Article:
The author of this article turns out to be Camille Flammarion, an abundantly creative writer and observer, perhaps not so well known today as he should or could be, a sub-Verneian astronomer/publisher/writer whose ideas did not make it much past the nineteenth century. (And perhaps he or the editors at the Scientific American felt it unnecessary to identify him except by the title of one of his books because he was so very well known at that point, being the author of 70 books and all, and also for being perhaps the most talented of pop-science writers.) He does give us this map, though, and tries with a mighty effort to solidify the gauzy appearances of structure of the Martian surface. He honors astronomers with the continents and oceans that he sees, and is far more universal/multi-cultural in his acknowledgement of scientific accomplishment. Here we see the oceans Kepler and Newton, and seas of Hooke (somewhat surprisingly), and (Giacomo) Maraldi (Italian, 17th c), and Huggins, Maedler; and land masses of Copernicus, Galileo, Herschel, Cassini, Tycho, Laplace, Huygens. This version of the map comes 14 years after Proctor's first attempt at a Martian map1 (and evidently the first map of Mars with a precise nomenclature) and which itself came another 25 years after the first first map of Mars by Wilhelm Beer (1797-1850) and Johann Heinrich Mädler (1794-1874).
Flammarion makes a strong case for life on Mars even without evidence, or at most the scanty suggestion of scientific proof, which is perhaps one reason why his brand of scientific adventurism and speculation didn't survive into very much of the 20th century. Here are some examples from the article:
"Can there be red meadows and red forests up there? Can it be that trees with foliage offer a substitute there for our quiet and delightfully shaded woods and are our scarlet poppies typical of the botany of Mars?"
"Are we authorized create all these analogies? In reality we see only red green and white blotches on the little disk of this planet. Is the indeed terra firma is the green really water and is the indeed snow In a word is this truly a world like our own?"
The question is asked, and then answered immediately in the next paragraph:
"Yes! Now we are able to assert it. The appearance Mars varies constantly. White spots move about over disk too often modifying its apparent configuration spots can be nothing but clouds. The white spots at increase or diminish according to the seasons like our terrestrial circumpolar ice fields which would precisely the same aspect the same variations to an placed on Venus..."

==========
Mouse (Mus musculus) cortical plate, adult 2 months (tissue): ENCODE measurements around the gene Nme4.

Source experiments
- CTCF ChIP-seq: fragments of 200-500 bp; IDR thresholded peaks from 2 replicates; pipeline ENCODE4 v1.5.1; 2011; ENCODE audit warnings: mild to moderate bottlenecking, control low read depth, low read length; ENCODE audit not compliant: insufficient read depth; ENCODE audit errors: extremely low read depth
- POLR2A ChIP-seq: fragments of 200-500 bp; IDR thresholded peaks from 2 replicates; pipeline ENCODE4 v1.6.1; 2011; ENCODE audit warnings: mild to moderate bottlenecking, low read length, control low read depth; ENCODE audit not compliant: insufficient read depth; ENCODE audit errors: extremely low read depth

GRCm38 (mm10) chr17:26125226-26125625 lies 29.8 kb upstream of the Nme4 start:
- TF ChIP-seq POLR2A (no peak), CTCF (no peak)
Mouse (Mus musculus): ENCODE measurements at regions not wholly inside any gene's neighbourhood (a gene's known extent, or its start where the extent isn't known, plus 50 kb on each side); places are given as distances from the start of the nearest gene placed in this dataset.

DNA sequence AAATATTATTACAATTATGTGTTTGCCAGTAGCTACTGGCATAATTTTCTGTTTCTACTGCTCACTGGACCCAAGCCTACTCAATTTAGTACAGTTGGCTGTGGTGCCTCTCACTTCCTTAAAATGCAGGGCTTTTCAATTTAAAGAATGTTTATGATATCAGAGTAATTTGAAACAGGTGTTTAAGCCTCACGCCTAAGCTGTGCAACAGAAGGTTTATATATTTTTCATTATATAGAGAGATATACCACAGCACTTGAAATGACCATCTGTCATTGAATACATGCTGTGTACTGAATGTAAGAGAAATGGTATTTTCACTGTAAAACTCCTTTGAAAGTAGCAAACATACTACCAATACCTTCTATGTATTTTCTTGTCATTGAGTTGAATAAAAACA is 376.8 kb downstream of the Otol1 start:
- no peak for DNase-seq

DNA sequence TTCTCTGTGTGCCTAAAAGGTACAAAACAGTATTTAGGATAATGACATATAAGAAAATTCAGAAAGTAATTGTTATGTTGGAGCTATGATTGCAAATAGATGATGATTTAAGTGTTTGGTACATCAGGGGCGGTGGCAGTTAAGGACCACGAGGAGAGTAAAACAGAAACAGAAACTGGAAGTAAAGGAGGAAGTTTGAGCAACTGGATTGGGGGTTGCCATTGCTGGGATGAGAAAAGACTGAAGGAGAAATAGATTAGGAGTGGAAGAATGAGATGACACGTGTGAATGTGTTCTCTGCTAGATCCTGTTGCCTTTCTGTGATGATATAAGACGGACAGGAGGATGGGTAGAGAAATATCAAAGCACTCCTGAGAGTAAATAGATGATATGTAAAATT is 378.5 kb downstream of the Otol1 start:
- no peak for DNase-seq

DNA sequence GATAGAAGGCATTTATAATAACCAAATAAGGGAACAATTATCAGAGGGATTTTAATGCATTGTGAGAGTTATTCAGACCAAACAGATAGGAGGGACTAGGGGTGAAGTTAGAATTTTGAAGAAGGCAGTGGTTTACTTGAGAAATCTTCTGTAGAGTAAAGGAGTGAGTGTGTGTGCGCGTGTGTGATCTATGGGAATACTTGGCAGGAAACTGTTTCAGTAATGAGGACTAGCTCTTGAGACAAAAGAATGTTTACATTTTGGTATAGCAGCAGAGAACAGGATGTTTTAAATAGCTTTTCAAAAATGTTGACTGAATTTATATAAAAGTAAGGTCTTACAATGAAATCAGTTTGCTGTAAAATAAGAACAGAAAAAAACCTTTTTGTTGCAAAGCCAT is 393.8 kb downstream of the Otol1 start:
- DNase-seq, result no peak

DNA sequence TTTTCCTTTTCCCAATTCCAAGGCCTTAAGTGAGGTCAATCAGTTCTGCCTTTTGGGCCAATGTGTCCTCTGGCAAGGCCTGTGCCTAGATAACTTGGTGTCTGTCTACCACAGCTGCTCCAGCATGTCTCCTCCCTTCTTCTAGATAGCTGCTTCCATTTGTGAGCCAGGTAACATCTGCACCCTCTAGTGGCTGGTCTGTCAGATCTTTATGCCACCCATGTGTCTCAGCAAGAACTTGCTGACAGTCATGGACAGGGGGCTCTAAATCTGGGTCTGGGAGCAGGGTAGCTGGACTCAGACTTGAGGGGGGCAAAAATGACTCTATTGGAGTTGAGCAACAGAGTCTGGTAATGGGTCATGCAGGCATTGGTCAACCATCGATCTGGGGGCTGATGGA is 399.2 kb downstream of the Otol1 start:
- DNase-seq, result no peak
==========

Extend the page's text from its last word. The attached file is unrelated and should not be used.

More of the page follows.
Elsewhere in his Celestial Wonders, Flammarion writes: “The world of Mars is so much alike the world on Earth that, had we traveled thither someday and forgotten our route, it would be almost impossible for us to tell which of the two is our native planet. Without the Moon, which would mercifully relieve our incertitude, we would run the enormous risk of calling upon the natives of Mars while assuming we have landed in Europe or in some terrestrial neighborhood.”
1. The Proctor Map of Mars
[Source: Wiki, here. R.A. Proctor: Other Worlds than Ours. London, printed in 1870, page 94.]
The Proctor map was in turn based upon earlier work by Dawes:
[Source: Planetologia, http://planetologia.elte.hu/ipcd/proctor_1865.jpg And in general see this link for much more in-depth appreciation and history of the Proctor map.]
Rabinqueau was a sort of intellectual performance artist provocateur, who made a living on his brain, writing scientific and pseudo-scientifically on a number of subjects as well as being a paid-for scientific performer. he would demonstrate to paying audiences various experiments in optics and light and electricity and magnetism, though he would sometime veer far away from the safely trodden fields of science into new scientific theories, many of which would put a considerable distance between himself and recognition from the Academie Royale des Sciences.
For example, he developed a number of pseudo-magical physical ideas and astrological bits, as well as a fire-based theory of electricity in which the very substance of the universe is occupied by fire. (See Popular Science and Public Opinion in Eighteenth-Century France, by Michael R. Lynn, p 51.) Even though his ideas and results were far from the known science of such topics, he held a special affinity for the superiority of his own ideas, and stuck by them. His universal fire theory at the very least resulted in an insistence for Outsidery consideration of cosmological questioning and display, as see in this beautiful engraving:
The image appeared as the frontispiece to his Le Microscope moderne. [Treatise on cosmography], which appeared in 1781, and which seems to me to be sort of late in the game for these theories to be making an appearance. Source: Newberry Digital Library. (The image also makes an appearance with a different interpretation in Barbara Maria Stafford's Good Looking, Essays on the Virtue of Images, p. 93.)
And a detail:
Rabinqueau also developed an electrical, friction-based theory of the sexes, involving much rubbing and electrified ovaries, but this idea didn't go very far. (See: The Psychoanalysis of Fire, by Gaston Bachelard, page 26.)